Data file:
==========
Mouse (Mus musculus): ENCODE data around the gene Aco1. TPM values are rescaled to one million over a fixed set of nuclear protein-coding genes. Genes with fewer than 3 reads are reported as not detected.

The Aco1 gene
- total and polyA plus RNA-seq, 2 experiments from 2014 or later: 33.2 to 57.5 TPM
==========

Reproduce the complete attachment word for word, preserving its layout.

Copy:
Mouse (Mus musculus): ENCODE data around the gene Aco1. TPM values are rescaled to one million over a fixed set of nuclear protein-coding genes. Genes with fewer than 3 reads are reported as not detected.

The Aco1 gene
- total and polyA plus RNA-seq, 2 experiments from 2014 or later: 33.2 to 57.5 TPM